Maybe there are political reflections in our “Swan Lake,” but 12 years
later, when the Communists have become a myth, we can look at this period
through art. In the time of my parents’ generation there were idealistic
dreams but also hopes and frustrations. These ideas are expressed through
the two main women, who are not Odette and Odile, but representatives
of the people from those times. I remember sitting in a cheap café in
Tallinn and looking up and seeing that it was called “Odile” and it amused
me to find this character in such an unlikely place. Of course, she was
betrayed as well by her Father, and the idea of betrayal and using people
was a basis of the piece and everything was built around these ideas.
Instead of one Prince we have the three Communists, who try to convince
the swans that they can become human, but in the end it doesn’t work.
In the second part of the work there are mainly solos, and for me this
represents self-expression and eventually it is this that breaks the energy
of the three “Princes.”
Why did you decide to make the work here in Tallinn?
I couldn’t have made a work on this scale in Moscow, as I didn’t have
any funding and at that time I only had three dancers. I started having
talks with Peeter about two or three years ago, and I suggested we bring
together actors with dancers. I had been thinking about “Swan Lake” ever
since the putsch and Peeter said that he had discussed a similar idea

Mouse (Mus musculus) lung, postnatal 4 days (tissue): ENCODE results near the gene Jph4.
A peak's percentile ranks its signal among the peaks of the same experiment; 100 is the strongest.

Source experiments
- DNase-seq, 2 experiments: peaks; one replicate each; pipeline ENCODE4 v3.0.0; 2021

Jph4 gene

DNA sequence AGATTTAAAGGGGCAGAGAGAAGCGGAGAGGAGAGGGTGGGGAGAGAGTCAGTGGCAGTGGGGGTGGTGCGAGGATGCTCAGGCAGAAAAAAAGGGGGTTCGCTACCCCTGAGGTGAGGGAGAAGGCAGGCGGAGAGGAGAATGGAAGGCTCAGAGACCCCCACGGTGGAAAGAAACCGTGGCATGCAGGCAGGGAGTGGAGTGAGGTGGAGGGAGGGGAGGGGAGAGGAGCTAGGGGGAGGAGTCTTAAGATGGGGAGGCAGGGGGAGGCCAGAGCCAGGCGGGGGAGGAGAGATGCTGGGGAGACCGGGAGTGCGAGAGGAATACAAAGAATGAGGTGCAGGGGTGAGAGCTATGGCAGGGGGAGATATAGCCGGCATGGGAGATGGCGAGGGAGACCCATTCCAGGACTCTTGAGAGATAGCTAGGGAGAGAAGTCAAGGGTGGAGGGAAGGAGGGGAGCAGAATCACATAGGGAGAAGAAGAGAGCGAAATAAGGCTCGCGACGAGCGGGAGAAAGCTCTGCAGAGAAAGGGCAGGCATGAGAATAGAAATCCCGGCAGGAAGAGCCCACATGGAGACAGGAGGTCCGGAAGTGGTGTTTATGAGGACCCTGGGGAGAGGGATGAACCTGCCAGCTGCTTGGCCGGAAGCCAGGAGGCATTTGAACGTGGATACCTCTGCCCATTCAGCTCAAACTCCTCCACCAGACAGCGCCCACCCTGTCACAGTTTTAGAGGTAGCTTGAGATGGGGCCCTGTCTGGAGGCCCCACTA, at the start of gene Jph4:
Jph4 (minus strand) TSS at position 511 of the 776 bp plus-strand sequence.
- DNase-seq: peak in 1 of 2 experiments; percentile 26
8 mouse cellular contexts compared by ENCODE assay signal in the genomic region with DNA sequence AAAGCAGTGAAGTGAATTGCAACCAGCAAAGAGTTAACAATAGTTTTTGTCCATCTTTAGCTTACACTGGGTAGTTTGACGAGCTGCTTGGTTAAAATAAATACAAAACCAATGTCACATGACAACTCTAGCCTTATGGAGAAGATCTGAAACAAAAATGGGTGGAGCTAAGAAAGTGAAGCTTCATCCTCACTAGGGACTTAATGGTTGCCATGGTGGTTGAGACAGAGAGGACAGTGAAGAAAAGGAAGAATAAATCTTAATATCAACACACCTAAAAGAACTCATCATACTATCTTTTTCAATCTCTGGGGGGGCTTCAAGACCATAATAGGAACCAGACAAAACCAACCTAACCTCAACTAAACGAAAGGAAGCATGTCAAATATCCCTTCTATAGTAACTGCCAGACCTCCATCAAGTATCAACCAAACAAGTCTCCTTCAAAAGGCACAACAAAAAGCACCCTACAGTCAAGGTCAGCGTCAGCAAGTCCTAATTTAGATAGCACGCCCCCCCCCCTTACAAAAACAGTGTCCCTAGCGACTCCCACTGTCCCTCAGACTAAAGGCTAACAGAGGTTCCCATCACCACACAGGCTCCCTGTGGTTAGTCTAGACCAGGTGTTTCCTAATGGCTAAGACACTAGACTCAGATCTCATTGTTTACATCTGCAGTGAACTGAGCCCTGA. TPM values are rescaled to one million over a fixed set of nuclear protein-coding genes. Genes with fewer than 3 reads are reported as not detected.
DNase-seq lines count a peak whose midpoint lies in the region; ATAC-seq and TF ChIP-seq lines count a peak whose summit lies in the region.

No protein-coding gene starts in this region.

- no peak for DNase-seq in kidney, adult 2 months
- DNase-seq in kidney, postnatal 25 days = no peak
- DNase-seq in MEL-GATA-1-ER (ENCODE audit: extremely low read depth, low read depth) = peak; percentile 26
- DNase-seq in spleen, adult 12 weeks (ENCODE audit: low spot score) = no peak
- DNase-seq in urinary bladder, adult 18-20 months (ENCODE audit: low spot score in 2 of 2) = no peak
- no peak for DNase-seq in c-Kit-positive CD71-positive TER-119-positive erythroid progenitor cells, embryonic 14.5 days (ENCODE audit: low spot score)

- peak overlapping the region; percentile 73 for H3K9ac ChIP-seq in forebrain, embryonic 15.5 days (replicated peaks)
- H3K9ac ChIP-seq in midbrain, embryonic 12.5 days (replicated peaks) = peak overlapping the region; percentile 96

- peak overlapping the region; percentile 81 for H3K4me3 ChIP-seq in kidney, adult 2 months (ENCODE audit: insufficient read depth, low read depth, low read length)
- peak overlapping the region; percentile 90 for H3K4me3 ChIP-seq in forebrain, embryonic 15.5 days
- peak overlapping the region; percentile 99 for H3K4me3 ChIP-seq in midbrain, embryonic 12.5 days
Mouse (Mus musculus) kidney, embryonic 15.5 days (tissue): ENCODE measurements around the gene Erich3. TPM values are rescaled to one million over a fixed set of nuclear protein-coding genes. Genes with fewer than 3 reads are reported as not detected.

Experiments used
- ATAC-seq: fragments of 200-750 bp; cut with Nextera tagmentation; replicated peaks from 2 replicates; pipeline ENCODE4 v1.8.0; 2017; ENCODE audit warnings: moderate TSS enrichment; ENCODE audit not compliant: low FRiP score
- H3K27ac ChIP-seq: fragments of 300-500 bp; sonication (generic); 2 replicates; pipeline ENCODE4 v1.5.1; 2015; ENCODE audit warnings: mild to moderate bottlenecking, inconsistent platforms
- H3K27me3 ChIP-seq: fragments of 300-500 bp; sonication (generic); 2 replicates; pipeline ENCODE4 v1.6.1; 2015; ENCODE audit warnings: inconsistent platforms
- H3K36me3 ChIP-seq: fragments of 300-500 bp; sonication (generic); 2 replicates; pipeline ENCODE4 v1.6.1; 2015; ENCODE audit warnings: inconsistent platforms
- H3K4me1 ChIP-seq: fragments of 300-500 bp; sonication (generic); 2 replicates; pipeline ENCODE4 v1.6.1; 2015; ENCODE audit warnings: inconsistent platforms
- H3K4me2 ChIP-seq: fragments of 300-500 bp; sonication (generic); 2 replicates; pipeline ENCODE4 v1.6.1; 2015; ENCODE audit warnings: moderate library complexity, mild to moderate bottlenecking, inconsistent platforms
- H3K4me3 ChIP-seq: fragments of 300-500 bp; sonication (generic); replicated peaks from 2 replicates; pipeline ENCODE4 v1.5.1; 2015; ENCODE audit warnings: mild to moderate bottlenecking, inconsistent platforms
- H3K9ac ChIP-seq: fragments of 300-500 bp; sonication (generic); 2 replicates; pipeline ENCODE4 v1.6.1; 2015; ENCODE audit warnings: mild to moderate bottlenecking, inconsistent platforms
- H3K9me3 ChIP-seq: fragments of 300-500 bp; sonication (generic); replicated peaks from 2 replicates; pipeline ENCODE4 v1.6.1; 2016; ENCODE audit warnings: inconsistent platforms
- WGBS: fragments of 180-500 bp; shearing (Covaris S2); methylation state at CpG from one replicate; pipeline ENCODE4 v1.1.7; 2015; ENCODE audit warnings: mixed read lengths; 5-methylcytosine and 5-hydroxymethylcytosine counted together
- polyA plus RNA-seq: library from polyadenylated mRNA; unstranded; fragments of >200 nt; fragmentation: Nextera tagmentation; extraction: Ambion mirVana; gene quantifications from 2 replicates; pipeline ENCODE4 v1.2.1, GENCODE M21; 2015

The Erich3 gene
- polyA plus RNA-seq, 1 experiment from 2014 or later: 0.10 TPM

with some colleagues.
When Tallinn’s Kanuti Gildi Saal was established as a dance space, the
project became more practical. I used it to film an earlier work, so I
knew the space. Knowing Peeter was also important as it is hard for me
to collaborate, and although we had some difficult moments it went very
smoothly. He looked after the video and I developed the choreography,
but from an early stage we discussed how they would link. When we had
a rough version of the whole work, we sat together all the time so we
could combine the various elements smoothly. For a complex piece, it is
also vital to have a good technical crew, and I knew that was possible
here, but not in Moscow.
Was it hard developing and rehearsing movement with the actors?
We had already worked together, but it still took a lot of time to make
all the physical material look good. With another theatre company I would
never have tried. I have had bad experiences with Russian theatre groups,
as they have to work hard with daily performances and haven’t time to
One local reviewer wrote about the meaning of the work to “the
children of the Revolution.” Is this experience necessary to understand
and appreciate your “Swan Lake”?
Maybe people in the West won’t pick up all the ideas, but I don’t think
that matters. Overall I was trying to get an artistic and human story,
and for this you don’t need specialist knowledge.
Originally printed in Dance Europe, March 2004
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Edited by Lori Ibay